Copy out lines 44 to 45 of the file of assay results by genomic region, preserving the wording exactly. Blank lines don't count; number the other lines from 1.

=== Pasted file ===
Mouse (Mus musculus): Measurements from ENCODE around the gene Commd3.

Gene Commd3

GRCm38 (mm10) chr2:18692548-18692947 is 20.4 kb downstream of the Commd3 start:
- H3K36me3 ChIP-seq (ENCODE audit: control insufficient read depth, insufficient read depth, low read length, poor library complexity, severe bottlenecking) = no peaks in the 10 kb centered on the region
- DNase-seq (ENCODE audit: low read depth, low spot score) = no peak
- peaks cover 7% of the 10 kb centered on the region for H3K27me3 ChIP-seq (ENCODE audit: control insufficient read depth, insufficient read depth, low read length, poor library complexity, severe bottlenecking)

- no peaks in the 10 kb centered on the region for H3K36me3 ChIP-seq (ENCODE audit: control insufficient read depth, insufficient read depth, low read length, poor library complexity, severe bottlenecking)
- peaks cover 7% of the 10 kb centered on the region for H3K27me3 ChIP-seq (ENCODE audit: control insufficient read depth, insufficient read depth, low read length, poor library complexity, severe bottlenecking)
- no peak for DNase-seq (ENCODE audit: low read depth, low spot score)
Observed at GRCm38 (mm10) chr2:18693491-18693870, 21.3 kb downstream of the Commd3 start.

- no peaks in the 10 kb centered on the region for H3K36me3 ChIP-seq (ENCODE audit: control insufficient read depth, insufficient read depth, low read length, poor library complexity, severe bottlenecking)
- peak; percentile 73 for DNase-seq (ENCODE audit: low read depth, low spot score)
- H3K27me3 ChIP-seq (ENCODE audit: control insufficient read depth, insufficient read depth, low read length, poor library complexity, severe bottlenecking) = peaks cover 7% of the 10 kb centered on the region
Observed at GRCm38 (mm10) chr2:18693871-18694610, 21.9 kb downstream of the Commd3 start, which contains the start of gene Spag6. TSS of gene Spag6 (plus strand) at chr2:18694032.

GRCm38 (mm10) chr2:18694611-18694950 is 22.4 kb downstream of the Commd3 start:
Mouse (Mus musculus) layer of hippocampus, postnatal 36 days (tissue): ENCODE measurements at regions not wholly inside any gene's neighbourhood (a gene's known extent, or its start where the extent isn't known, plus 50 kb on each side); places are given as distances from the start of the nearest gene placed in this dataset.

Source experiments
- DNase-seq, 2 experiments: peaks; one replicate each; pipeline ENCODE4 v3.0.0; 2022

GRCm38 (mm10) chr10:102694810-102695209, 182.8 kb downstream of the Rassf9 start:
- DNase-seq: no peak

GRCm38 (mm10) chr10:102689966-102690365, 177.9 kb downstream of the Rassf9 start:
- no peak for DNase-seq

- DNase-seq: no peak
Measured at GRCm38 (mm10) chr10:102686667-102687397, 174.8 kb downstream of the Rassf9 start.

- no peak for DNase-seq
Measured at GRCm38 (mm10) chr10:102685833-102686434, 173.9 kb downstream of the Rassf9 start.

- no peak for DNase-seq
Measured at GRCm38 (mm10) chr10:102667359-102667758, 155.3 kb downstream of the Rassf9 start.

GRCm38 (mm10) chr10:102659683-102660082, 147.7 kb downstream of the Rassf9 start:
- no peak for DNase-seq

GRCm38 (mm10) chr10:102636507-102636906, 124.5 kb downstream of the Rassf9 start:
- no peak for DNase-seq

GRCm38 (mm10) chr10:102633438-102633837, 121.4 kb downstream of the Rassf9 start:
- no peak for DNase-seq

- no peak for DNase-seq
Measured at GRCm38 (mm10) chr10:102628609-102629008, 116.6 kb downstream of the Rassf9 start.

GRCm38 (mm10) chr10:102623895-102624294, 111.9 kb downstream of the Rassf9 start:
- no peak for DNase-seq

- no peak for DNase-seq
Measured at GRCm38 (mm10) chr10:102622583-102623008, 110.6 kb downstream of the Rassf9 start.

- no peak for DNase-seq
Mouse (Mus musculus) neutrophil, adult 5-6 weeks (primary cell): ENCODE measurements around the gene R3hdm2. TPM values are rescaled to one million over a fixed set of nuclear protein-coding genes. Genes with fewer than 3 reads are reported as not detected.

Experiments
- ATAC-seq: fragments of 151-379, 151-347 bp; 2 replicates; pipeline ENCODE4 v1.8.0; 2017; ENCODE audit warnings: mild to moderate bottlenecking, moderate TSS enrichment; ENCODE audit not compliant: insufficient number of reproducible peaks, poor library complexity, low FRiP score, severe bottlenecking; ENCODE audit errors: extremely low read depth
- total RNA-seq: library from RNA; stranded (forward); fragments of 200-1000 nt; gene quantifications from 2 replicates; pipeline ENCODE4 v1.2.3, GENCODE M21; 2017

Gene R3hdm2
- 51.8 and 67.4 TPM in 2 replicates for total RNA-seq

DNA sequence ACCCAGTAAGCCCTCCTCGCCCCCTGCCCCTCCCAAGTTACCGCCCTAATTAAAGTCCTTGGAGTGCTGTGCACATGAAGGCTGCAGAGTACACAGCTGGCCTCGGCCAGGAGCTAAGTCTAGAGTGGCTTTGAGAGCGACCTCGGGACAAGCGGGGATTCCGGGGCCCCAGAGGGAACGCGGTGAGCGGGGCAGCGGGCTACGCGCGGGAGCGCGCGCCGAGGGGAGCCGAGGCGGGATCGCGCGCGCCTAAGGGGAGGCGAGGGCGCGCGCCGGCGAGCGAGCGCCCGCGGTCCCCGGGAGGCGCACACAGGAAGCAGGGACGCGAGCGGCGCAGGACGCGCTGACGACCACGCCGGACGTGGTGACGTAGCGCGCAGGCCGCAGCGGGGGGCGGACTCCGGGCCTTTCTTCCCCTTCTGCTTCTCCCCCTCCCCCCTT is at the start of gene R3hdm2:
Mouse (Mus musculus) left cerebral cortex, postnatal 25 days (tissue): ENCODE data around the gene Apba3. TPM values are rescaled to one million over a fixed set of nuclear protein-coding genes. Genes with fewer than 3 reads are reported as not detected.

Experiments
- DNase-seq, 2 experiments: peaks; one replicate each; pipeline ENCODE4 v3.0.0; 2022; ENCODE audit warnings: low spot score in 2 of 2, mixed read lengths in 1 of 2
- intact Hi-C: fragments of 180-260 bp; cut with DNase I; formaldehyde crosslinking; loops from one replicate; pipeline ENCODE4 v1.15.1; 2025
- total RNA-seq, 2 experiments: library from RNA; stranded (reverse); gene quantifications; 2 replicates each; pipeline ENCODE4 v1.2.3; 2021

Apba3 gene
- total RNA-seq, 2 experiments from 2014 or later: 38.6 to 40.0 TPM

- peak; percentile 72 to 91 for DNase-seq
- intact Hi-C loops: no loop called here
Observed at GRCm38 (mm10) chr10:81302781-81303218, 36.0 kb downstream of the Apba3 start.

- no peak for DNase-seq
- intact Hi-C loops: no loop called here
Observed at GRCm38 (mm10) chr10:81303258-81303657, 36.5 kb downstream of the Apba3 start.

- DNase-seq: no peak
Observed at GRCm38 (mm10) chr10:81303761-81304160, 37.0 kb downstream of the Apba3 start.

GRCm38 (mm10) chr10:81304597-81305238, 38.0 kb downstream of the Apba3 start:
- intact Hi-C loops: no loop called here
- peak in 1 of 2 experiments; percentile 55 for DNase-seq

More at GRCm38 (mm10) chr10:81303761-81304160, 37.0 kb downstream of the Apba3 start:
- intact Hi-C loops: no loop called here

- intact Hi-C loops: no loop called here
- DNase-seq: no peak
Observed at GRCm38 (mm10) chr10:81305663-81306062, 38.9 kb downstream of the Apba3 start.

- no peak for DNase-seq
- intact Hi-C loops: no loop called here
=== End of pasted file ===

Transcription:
- ATAC-seq: fragments of 151-379, 151-347 bp; 2 replicates; pipeline ENCODE4 v1.8.0; 2017; ENCODE audit warnings: mild to moderate bottlenecking, moderate TSS enrichment; ENCODE audit not compliant: insufficient number of reproducible peaks, poor library complexity, low FRiP score, severe bottlenecking; ENCODE audit errors: extremely low read depth
- total RNA-seq: library from RNA; stranded (forward); fragments of 200-1000 nt; gene quantifications from 2 replicates; pipeline ENCODE4 v1.2.3, GENCODE M21; 2017